Written by Barbara Gilmour, NJ Mom Squad Team.
Manners and etiquette seemed to go out of fashion quite a few years ago. Our country is plagued with a lack of common courtesy, empathy and regard for others, and sometimes just plain rudeness. I’m sure you have all experienced “road rage” while driving, had a pleasant meal out ruined by screaming kids eating nearby, or watched an out of control parent embarrass their child at a sporting event that is supposed to be fun.
One of the key things we may not realize is those who have good manners and social skills are more confident, and others notice their behavior in positive ways. On the other hand, those with poor social skills usually are unaware that they are lacking in that area; they are clueless. However, those with good social skills are very aware of those who don’t have them. I’m not talking about how to hold your fork. I am talking about how you conduct yourself with others; and how we train our children to interact appropriately with others.
In a recent focus group with young parents, one of their biggest concerns was their child being “black balled;” being labeled as a kid with “bad behavior” who was excluded from play dates. Social skills matter wherever we (and our children) go. A child’s lack of social skills can lead to the behaviors that result in bullying.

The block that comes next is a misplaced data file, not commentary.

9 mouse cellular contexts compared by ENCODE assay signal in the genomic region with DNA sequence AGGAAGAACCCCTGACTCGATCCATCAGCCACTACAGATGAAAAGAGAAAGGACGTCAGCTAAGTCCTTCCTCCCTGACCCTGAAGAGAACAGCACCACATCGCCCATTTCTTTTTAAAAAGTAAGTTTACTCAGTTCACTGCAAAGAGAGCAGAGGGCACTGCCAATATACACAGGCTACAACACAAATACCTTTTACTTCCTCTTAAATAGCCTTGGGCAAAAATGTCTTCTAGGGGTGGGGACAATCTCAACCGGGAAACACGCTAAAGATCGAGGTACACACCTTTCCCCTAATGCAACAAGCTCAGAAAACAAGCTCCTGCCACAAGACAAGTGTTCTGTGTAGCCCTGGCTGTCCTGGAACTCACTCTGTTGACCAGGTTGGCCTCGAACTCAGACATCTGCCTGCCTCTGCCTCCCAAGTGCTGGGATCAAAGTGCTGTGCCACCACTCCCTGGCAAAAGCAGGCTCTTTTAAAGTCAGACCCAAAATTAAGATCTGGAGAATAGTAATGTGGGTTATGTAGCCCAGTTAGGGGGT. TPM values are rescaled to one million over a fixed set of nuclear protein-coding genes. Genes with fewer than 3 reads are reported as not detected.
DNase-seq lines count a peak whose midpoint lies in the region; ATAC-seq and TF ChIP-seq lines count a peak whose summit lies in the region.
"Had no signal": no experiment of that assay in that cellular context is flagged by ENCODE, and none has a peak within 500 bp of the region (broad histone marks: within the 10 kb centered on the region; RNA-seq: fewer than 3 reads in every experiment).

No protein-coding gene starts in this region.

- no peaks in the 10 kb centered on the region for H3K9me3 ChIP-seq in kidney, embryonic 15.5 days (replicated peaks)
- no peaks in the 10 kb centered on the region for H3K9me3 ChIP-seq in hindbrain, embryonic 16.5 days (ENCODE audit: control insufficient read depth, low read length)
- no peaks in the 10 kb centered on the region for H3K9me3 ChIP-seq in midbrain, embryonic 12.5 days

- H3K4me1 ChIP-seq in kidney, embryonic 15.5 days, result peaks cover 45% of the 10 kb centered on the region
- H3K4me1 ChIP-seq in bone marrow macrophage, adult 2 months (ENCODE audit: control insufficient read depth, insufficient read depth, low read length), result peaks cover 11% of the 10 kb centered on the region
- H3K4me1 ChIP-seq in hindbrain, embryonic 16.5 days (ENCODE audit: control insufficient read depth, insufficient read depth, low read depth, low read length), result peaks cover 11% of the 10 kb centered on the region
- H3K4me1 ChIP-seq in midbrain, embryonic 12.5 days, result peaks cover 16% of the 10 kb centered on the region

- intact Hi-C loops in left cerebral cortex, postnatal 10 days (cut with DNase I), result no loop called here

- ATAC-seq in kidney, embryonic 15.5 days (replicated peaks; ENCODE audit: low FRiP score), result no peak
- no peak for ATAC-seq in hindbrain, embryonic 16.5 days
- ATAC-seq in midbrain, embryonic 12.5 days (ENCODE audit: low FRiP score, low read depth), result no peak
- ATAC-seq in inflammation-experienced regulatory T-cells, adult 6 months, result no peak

Children (or adults) who routinely refuse to care about personal hygiene, what we call personal manners, leave themselves open to teasing, ignoring, and excluding, and these may lead to bullying. No one wants to be around someone who is offensive.
The teen who answers the phone or door with an attitude, just might find the baby-sitting or lawn cutting job that was being offered goes to someone else. A child who grosses others out at the table might not get invited to a birthday party, or maybe a school dance. We have a song called “Manners Matter Everywhere,” which shows kids in a fun way that it is important to take their manners with them whenever they go out their door.